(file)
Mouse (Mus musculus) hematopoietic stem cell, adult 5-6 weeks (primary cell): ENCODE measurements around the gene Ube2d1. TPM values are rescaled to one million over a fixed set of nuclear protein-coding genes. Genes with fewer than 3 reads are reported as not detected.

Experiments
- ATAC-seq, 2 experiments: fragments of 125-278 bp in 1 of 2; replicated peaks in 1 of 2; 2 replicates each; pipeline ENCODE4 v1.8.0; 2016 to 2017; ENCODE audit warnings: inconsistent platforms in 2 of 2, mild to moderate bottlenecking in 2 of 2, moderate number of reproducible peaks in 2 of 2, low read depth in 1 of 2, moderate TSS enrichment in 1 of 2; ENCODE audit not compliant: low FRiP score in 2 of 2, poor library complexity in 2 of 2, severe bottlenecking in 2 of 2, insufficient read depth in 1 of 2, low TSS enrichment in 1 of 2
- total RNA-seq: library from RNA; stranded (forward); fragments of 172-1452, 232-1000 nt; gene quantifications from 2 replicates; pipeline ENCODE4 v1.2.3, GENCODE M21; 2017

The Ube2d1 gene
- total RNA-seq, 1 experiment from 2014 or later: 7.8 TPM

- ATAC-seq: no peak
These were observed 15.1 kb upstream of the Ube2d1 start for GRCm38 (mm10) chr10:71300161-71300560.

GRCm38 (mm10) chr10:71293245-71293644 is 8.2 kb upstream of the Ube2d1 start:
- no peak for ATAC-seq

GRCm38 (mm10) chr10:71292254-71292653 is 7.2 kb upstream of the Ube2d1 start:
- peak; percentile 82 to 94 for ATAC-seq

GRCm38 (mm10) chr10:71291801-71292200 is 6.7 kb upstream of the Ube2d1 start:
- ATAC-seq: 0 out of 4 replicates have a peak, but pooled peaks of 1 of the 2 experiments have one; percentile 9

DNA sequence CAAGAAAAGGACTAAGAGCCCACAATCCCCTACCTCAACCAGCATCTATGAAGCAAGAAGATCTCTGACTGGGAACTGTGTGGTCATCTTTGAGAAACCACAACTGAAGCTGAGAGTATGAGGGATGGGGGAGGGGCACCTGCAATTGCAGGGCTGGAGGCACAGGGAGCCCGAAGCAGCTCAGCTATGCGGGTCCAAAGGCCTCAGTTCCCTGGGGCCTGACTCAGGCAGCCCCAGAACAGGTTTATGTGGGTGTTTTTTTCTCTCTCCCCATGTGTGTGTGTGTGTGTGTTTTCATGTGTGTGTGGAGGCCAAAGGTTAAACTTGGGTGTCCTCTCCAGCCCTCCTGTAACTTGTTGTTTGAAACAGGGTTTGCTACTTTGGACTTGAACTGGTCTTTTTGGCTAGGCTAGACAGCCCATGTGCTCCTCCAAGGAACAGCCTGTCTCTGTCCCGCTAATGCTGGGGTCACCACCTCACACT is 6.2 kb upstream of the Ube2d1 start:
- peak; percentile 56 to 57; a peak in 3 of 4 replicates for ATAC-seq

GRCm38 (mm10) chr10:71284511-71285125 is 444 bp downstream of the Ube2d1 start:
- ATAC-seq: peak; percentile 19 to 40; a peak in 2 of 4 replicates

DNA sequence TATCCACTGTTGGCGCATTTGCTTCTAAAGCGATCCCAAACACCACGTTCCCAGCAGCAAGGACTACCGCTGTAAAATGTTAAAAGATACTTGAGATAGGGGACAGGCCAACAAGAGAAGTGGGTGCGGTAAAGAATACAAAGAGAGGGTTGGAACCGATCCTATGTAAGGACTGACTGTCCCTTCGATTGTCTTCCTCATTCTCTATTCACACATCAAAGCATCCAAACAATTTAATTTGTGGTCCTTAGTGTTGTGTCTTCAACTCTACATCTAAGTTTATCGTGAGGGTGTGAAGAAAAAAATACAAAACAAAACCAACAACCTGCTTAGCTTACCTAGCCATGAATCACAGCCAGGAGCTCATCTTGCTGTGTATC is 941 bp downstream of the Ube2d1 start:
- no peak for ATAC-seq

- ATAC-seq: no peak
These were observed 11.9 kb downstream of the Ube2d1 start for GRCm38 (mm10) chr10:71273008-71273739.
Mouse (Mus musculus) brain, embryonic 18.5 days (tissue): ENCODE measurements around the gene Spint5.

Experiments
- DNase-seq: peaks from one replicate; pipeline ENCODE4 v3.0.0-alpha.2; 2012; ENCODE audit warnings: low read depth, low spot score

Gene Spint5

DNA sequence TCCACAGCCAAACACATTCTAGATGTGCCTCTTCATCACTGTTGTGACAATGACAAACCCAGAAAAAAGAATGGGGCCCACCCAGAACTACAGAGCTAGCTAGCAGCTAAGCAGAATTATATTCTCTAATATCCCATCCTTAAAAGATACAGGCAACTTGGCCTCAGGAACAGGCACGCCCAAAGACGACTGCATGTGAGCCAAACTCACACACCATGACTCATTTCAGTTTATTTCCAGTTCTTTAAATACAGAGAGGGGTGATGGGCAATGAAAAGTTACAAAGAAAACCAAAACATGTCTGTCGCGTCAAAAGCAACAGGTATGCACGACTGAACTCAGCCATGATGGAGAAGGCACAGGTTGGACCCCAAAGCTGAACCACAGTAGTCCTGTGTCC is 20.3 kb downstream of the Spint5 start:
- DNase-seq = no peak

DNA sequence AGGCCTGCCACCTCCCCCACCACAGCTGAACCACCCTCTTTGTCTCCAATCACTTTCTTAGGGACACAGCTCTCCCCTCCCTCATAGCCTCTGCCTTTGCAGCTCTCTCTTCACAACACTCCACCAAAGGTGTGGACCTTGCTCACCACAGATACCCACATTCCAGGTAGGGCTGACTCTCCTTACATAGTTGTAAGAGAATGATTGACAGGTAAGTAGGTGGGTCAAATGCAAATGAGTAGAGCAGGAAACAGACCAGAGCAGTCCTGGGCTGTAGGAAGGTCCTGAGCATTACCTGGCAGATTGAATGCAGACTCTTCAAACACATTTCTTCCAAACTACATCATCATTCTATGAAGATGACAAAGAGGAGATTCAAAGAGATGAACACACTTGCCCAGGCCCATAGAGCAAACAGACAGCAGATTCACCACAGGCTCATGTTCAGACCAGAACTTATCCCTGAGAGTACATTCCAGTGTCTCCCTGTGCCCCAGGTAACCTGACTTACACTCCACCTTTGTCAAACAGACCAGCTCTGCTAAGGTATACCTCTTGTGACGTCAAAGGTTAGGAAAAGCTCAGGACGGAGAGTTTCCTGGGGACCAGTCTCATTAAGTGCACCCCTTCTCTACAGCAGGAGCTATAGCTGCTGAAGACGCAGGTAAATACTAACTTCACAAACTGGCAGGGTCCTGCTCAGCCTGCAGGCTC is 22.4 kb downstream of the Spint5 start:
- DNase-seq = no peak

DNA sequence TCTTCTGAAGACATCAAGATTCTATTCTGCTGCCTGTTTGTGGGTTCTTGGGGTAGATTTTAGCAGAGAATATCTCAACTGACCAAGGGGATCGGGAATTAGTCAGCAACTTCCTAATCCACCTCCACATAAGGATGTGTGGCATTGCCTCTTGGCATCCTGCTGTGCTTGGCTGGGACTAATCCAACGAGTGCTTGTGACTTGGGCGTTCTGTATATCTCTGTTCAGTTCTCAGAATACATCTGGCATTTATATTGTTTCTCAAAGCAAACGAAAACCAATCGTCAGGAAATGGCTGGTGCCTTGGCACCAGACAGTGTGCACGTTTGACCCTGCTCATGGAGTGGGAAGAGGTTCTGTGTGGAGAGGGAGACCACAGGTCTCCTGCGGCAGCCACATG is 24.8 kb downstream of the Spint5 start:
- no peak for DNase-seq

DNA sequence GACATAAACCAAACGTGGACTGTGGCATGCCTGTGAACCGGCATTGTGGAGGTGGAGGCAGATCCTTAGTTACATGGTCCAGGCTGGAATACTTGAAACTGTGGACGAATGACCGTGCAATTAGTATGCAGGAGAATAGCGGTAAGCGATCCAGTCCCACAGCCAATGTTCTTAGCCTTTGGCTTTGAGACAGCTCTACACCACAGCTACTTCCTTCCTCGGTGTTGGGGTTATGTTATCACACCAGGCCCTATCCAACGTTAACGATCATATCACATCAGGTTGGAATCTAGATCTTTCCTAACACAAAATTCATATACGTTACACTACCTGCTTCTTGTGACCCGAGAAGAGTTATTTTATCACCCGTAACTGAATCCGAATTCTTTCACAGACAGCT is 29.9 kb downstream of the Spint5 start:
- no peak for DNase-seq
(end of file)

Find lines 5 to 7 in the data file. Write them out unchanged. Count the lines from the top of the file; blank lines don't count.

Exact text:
The Ube2d1 gene
- total RNA-seq, 1 experiment from 2014 or later: 7.8 TPM

- ATAC-seq: no peak